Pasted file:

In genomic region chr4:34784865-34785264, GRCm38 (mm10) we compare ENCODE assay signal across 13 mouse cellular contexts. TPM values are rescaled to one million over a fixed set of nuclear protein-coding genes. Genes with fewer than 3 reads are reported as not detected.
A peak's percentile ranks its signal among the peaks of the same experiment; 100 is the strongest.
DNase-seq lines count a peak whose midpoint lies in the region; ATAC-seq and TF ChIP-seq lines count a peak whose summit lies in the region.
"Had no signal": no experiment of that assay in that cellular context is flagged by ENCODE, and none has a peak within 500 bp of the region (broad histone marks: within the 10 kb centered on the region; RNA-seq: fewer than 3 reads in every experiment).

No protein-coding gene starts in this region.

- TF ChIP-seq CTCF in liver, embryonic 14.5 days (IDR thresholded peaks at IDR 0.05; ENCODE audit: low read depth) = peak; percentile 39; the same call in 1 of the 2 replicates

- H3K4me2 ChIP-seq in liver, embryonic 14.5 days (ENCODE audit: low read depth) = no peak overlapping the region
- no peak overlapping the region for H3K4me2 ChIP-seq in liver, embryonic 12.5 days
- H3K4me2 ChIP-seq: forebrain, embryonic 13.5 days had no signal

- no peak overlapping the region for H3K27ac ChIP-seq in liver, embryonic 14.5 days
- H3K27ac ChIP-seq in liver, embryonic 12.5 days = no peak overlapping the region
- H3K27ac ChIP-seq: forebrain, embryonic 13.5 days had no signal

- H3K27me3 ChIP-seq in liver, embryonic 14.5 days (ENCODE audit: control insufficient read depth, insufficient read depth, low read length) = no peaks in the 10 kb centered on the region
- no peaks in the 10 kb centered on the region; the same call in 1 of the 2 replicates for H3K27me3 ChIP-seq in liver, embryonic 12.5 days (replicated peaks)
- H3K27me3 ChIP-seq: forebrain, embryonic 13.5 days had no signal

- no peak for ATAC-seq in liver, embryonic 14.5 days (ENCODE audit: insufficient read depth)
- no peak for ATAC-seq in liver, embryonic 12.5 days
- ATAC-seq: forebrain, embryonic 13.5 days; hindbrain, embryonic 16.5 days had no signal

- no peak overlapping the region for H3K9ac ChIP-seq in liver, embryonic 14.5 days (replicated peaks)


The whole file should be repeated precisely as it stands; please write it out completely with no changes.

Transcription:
In genomic region chr4:34784865-34785264, GRCm38 (mm10) we compare ENCODE assay signal across 13 mouse cellular contexts. TPM values are rescaled to one million over a fixed set of nuclear protein-coding genes. Genes with fewer than 3 reads are reported as not detected.
A peak's percentile ranks its signal among the peaks of the same experiment; 100 is the strongest.
DNase-seq lines count a peak whose midpoint lies in the region; ATAC-seq and TF ChIP-seq lines count a peak whose summit lies in the region.
"Had no signal": no experiment of that assay in that cellular context is flagged by ENCODE, and none has a peak within 500 bp of the region (broad histone marks: within the 10 kb centered on the region; RNA-seq: fewer than 3 reads in every experiment).

No protein-coding gene starts in this region.

- TF ChIP-seq CTCF in liver, embryonic 14.5 days (IDR thresholded peaks at IDR 0.05; ENCODE audit: low read depth) = peak; percentile 39; the same call in 1 of the 2 replicates

- H3K4me2 ChIP-seq in liver, embryonic 14.5 days (ENCODE audit: low read depth) = no peak overlapping the region
- no peak overlapping the region for H3K4me2 ChIP-seq in liver, embryonic 12.5 days
- H3K4me2 ChIP-seq: forebrain, embryonic 13.5 days had no signal

- no peak overlapping the region for H3K27ac ChIP-seq in liver, embryonic 14.5 days
- H3K27ac ChIP-seq in liver, embryonic 12.5 days = no peak overlapping the region
- H3K27ac ChIP-seq: forebrain, embryonic 13.5 days had no signal

- H3K27me3 ChIP-seq in liver, embryonic 14.5 days (ENCODE audit: control insufficient read depth, insufficient read depth, low read length) = no peaks in the 10 kb centered on the region
- no peaks in the 10 kb centered on the region; the same call in 1 of the 2 replicates for H3K27me3 ChIP-seq in liver, embryonic 12.5 days (replicated peaks)
- H3K27me3 ChIP-seq: forebrain, embryonic 13.5 days had no signal

- no peak for ATAC-seq in liver, embryonic 14.5 days (ENCODE audit: insufficient read depth)
- no peak for ATAC-seq in liver, embryonic 12.5 days
- ATAC-seq: forebrain, embryonic 13.5 days; hindbrain, embryonic 16.5 days had no signal

- no peak overlapping the region for H3K9ac ChIP-seq in liver, embryonic 14.5 days (replicated peaks)